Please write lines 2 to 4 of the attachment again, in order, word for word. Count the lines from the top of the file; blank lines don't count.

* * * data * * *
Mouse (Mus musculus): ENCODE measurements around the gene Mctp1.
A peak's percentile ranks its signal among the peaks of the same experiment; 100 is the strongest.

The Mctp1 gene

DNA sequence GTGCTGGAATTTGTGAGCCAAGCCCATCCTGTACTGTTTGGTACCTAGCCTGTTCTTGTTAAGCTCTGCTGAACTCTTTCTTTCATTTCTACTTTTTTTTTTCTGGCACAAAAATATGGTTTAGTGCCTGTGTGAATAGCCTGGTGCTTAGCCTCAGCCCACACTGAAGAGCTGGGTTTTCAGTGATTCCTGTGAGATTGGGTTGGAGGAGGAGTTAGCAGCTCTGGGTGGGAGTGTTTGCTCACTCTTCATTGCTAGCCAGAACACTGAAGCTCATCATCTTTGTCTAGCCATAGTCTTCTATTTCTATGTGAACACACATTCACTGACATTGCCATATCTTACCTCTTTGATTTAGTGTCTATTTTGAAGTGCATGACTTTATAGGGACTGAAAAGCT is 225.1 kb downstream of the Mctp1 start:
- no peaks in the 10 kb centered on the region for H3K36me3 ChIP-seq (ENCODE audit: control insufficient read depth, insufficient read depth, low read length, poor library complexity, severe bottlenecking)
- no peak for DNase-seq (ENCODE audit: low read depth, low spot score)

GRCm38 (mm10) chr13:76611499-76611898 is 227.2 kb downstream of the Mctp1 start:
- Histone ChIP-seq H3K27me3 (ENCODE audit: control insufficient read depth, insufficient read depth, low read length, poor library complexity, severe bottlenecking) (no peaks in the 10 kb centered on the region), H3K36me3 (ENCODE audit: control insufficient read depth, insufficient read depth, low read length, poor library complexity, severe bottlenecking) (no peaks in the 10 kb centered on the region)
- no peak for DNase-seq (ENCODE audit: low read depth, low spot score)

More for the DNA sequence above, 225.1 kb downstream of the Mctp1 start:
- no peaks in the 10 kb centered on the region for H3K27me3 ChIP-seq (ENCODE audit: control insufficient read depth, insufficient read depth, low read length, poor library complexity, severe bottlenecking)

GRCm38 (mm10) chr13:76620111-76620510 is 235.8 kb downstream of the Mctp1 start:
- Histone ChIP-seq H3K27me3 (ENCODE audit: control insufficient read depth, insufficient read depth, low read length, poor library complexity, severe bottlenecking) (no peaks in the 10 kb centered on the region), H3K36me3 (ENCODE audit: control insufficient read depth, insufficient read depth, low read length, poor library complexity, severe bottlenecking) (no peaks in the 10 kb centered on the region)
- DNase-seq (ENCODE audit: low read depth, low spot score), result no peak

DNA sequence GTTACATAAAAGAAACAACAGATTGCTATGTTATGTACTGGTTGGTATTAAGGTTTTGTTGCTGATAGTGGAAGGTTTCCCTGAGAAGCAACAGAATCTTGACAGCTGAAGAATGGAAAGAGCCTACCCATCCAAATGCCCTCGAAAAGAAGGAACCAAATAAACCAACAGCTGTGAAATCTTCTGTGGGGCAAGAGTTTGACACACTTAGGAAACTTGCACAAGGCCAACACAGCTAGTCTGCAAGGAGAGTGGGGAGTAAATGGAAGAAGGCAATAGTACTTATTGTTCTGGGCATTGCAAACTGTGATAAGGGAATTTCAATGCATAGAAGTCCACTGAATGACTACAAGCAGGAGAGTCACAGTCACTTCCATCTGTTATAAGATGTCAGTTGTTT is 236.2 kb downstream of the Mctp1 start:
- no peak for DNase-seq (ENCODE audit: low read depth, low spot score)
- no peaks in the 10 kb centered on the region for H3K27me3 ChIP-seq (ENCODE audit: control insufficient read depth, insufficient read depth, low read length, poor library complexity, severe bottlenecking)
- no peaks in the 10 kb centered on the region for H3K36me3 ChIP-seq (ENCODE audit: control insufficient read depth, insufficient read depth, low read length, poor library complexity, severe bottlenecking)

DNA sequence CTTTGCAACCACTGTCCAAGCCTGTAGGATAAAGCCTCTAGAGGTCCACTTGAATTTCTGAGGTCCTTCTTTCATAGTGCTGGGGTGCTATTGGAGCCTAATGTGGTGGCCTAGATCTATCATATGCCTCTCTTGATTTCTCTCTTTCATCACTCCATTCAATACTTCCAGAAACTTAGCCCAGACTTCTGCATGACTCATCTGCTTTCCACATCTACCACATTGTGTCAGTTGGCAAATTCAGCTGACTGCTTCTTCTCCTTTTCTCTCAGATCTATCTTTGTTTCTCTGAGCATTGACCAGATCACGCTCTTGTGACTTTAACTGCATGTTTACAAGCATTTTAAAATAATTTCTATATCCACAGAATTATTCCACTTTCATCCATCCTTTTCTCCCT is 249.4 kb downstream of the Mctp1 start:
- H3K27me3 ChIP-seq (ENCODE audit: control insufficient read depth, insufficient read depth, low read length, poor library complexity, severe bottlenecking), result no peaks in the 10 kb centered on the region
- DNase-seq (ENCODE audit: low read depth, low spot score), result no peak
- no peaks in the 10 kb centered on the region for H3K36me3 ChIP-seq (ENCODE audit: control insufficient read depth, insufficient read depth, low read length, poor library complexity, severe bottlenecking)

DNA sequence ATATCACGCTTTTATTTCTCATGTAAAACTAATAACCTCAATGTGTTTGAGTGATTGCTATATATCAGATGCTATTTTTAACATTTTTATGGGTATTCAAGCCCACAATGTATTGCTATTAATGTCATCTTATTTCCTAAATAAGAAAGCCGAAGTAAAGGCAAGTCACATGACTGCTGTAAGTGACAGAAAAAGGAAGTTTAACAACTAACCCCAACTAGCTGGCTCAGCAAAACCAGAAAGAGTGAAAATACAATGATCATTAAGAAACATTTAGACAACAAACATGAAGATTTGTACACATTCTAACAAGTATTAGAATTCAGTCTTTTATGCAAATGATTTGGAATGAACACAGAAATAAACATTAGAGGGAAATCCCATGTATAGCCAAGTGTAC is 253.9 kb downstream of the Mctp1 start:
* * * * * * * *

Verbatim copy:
A peak's percentile ranks its signal among the peaks of the same experiment; 100 is the strongest.

The Mctp1 gene

DNA sequence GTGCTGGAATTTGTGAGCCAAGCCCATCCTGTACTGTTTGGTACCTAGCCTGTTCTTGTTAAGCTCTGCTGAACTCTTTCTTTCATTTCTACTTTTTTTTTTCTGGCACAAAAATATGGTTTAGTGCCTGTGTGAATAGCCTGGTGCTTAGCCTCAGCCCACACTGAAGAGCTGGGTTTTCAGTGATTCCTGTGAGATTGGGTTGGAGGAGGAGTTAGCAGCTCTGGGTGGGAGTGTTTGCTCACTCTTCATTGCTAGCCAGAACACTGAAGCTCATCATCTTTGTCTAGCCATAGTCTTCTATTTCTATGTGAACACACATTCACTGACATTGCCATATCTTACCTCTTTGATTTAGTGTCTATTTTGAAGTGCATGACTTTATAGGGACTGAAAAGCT is 225.1 kb downstream of the Mctp1 start: